Loss of chance doctrine

An emerging theory of medical malpractice liability

Timothy Craig Allen

Research output: Contribution to journalArticle

1 Citation (Scopus)

Abstract

Traditional medical malpractice law requires plaintiffs, to be successful in a lawsuit, to show proximate cause, that is, to prove that the defendant physician's actions more likely than not caused the patient's injuries. The loss of chance doctrine views a person's prospect for surviving a serious medical condition as something of value, even if the possibility of recovery was less than 50%. The loss of chance doctrine is controversial, and both proponents and opponents have strong arguments regarding courts' instituting it in medical malpractice cases. These arguments, and the potential future of the theory in medical malpractice cases, are discussed.

Original languageEnglish (US)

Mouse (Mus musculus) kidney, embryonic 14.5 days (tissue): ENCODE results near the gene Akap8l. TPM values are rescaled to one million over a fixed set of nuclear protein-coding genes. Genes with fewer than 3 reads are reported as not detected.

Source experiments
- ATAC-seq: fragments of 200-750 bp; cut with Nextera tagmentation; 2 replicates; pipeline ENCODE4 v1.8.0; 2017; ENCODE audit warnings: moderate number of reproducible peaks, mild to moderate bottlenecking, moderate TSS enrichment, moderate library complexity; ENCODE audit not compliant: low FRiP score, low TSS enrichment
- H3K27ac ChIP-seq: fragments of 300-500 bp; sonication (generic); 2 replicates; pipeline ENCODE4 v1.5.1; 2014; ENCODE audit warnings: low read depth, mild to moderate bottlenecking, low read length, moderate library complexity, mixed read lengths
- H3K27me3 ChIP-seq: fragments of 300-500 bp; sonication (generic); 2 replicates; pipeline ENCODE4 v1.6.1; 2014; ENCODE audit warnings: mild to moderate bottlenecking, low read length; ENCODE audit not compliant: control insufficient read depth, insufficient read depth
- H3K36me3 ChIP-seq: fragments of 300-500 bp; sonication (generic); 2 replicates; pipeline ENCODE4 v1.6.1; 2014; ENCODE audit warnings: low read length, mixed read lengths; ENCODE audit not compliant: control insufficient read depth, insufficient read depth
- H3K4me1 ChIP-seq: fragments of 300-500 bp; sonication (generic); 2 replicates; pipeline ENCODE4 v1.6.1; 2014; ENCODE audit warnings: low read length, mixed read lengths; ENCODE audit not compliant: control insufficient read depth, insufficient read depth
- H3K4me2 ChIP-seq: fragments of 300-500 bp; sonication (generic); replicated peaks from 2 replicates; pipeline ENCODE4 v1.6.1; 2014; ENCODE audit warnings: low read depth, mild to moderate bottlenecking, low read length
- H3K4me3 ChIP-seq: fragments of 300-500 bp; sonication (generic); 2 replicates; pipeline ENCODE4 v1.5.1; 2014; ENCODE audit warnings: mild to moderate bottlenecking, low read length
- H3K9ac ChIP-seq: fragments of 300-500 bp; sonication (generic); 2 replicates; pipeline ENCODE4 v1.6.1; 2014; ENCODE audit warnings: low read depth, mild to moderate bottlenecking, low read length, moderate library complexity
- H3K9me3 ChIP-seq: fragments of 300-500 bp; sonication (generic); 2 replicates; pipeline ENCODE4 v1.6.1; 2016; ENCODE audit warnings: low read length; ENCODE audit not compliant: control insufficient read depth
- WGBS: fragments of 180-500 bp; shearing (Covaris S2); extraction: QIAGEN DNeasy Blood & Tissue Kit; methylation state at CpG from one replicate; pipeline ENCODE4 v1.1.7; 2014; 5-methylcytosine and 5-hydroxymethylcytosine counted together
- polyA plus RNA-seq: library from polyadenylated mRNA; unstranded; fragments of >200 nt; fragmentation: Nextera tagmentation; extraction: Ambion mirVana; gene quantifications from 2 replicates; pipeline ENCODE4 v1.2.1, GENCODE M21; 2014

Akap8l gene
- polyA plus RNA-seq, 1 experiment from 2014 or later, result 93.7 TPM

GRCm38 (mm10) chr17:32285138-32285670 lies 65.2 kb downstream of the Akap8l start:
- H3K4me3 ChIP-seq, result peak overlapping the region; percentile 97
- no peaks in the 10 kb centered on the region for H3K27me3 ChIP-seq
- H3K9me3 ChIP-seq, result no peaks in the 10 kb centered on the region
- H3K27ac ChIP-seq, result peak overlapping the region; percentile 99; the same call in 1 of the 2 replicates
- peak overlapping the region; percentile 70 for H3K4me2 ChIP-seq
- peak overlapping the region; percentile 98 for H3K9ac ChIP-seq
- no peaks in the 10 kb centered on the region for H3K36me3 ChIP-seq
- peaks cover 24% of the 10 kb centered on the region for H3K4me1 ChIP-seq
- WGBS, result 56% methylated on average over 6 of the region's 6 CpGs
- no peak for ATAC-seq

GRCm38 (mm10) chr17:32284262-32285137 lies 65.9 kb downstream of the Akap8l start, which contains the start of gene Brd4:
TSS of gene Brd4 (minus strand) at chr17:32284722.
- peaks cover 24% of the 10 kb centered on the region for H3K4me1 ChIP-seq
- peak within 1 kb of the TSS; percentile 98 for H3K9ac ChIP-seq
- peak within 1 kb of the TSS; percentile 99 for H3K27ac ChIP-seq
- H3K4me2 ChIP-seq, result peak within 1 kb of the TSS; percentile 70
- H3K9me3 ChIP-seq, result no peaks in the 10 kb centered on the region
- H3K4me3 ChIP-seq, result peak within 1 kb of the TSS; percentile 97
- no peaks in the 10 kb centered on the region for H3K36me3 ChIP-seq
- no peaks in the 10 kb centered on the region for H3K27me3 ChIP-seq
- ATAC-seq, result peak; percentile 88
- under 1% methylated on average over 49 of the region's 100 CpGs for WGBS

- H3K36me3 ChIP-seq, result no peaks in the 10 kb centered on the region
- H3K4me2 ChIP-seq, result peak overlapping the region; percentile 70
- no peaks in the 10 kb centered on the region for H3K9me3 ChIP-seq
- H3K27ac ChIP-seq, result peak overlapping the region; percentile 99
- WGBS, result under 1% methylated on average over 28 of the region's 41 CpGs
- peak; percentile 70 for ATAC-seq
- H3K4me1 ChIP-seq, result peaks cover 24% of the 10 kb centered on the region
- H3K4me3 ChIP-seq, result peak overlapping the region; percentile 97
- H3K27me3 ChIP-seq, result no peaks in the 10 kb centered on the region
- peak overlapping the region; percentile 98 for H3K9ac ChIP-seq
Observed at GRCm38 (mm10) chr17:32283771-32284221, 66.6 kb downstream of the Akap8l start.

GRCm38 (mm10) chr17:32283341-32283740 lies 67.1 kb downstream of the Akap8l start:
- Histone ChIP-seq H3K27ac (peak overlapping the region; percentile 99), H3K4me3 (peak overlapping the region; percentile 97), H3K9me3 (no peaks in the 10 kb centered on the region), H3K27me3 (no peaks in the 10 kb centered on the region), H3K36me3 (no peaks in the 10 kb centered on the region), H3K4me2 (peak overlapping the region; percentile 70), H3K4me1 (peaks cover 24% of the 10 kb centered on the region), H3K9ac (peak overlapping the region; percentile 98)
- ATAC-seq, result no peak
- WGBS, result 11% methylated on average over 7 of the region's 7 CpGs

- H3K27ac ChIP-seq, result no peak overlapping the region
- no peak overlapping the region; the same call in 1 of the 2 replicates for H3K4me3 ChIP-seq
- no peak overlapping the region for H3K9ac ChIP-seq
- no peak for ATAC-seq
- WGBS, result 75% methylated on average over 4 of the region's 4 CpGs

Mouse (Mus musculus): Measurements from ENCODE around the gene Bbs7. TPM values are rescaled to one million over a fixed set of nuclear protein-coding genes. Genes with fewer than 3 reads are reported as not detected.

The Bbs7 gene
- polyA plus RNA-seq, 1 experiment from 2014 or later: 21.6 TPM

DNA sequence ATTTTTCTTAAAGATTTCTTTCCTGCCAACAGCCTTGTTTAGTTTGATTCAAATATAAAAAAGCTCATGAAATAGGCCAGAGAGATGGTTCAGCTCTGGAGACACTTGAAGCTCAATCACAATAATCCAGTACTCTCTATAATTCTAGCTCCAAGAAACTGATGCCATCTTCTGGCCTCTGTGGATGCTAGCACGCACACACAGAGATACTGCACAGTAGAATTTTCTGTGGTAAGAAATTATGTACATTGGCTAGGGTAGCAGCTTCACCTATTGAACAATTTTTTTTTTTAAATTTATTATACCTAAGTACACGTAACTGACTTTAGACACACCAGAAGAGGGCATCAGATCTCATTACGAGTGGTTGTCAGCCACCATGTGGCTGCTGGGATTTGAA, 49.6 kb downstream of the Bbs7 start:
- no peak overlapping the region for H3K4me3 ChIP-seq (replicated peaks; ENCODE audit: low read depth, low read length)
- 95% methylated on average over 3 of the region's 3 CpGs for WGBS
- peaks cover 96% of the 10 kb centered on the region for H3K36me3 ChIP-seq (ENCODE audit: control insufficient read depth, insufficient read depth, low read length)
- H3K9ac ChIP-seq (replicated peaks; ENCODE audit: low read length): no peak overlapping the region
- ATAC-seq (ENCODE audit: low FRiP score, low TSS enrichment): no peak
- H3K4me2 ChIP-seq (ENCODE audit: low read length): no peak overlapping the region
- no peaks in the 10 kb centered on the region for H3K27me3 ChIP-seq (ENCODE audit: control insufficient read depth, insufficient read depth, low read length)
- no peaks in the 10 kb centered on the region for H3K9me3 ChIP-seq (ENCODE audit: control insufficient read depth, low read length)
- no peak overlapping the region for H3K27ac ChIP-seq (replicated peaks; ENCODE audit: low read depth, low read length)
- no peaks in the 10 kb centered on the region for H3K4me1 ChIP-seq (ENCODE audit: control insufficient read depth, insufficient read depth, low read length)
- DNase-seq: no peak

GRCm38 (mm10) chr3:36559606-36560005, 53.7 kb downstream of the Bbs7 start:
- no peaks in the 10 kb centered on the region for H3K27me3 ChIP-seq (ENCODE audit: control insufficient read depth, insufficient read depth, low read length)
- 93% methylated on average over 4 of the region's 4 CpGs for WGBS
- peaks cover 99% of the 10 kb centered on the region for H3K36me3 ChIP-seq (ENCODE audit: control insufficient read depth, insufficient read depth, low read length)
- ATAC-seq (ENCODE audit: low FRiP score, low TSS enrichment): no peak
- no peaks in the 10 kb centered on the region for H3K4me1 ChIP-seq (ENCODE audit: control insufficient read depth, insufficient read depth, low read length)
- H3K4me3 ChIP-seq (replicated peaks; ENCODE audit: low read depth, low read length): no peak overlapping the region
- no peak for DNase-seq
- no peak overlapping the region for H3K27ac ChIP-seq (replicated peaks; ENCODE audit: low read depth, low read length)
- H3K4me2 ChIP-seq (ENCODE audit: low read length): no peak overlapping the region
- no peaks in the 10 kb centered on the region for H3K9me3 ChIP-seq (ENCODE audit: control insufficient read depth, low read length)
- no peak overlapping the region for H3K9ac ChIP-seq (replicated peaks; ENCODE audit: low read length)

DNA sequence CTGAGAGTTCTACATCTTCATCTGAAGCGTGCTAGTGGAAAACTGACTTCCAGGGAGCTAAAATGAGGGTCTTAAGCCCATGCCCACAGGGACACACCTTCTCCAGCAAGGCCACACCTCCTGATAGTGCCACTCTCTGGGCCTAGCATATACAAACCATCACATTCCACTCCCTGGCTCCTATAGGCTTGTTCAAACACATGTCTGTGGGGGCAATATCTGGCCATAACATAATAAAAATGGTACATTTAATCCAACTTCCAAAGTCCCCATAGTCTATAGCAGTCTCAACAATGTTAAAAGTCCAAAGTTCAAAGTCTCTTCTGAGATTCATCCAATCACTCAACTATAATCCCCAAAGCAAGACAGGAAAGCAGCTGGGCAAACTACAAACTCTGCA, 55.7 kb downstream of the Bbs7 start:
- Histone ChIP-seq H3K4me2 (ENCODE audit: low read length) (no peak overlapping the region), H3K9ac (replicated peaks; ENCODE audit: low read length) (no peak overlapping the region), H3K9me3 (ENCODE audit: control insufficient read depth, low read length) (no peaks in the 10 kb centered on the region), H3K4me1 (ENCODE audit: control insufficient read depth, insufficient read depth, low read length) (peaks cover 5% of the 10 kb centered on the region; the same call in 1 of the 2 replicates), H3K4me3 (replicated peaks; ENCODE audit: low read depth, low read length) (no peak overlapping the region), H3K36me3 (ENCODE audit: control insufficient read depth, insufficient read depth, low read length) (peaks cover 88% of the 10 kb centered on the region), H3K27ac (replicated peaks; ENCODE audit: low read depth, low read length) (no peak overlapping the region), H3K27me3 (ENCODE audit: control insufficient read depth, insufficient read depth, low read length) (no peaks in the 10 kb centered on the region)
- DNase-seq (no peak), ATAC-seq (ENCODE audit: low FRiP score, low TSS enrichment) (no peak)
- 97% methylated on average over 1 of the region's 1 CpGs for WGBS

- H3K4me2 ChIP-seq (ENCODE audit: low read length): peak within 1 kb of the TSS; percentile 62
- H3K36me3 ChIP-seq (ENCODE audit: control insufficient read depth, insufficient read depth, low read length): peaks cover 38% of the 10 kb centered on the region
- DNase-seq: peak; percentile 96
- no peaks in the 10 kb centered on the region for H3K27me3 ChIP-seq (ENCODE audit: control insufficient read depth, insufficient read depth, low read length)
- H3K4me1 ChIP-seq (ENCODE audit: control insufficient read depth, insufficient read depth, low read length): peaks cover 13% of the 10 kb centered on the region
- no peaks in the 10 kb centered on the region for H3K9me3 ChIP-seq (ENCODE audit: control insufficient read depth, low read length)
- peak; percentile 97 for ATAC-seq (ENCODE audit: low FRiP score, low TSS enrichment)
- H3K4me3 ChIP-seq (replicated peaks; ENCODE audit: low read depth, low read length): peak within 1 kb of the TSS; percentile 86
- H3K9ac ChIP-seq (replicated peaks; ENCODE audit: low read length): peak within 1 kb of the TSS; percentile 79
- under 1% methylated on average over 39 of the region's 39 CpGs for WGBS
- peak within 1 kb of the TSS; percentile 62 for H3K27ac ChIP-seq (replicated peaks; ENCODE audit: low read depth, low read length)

Pages (from-to)172-174
Number of pages3
JournalPathology Case Reviews
Volume17
Issue number4
DOIs
StatePublished - Jul 2012
Externally publishedYes

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Legal Liability
Malpractice
Physicians
Wounds and Injuries

ASJC Scopus subject areas

  • Pathology and Forensic Medicine

Cite this

Loss of chance doctrine : An emerging theory of medical malpractice liability. / Allen, Timothy Craig.

In: Pathology Case Reviews, Vol. 17, No. 4, 07.2012, p. 172-174.

Research output: Contribution to journalArticle

Allen, Timothy Craig. / Loss of chance doctrine : An emerging theory of medical malpractice liability. In: Pathology Case Reviews. 2012 ; Vol. 17, No. 4. pp. 172-174.
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